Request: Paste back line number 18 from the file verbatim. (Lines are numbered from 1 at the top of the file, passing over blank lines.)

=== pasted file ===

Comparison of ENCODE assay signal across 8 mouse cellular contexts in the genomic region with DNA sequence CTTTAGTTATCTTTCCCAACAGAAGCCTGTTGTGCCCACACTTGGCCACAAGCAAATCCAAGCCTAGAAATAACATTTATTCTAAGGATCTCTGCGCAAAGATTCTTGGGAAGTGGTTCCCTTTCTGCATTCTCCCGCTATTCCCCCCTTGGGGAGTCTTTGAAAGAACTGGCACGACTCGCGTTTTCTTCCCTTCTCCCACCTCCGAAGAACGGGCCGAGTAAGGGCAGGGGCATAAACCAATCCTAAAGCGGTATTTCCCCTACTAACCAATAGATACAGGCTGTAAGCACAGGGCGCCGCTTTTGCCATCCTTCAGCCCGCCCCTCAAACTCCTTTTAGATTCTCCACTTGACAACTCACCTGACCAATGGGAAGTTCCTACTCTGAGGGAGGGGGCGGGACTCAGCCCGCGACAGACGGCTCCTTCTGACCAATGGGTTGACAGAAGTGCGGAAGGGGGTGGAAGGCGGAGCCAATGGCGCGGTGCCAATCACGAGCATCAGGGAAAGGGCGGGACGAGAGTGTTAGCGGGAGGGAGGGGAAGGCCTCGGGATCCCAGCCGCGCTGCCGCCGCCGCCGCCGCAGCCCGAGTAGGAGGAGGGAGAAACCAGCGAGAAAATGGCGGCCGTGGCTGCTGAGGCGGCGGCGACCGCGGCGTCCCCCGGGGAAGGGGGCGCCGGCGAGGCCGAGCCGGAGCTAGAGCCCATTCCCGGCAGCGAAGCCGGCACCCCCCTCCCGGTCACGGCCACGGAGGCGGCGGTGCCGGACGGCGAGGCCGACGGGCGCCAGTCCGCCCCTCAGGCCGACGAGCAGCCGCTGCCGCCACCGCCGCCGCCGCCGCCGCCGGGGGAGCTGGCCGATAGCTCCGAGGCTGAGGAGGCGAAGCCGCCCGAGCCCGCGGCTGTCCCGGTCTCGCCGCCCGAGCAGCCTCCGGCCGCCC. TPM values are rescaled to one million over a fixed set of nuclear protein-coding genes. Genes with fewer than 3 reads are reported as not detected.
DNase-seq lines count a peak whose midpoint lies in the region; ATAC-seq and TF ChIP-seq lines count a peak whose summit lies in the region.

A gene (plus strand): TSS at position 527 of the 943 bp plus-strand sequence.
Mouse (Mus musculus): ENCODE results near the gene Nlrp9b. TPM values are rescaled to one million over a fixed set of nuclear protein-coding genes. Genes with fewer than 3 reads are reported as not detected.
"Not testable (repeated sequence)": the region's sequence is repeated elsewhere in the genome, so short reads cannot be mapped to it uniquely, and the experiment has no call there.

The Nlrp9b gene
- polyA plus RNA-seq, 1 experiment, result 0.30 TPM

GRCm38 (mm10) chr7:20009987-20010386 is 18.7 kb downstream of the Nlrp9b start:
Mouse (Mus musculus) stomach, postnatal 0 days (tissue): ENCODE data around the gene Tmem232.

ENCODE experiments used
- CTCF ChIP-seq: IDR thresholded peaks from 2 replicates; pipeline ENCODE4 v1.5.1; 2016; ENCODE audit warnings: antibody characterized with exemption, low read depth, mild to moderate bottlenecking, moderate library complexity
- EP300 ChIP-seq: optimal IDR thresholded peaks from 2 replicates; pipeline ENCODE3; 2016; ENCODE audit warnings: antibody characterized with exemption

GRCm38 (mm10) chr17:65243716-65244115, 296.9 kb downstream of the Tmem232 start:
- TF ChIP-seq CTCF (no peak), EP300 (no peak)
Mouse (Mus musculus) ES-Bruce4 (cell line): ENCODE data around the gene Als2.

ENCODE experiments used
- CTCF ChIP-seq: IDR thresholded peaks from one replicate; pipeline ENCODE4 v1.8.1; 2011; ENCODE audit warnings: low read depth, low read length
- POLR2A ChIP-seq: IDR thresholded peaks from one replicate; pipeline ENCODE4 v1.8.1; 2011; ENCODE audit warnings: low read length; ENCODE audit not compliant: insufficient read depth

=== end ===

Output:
- POLR2A ChIP-seq: IDR thresholded peaks from one replicate; pipeline ENCODE4 v1.8.1; 2011; ENCODE audit warnings: low read length; ENCODE audit not compliant: insufficient read depth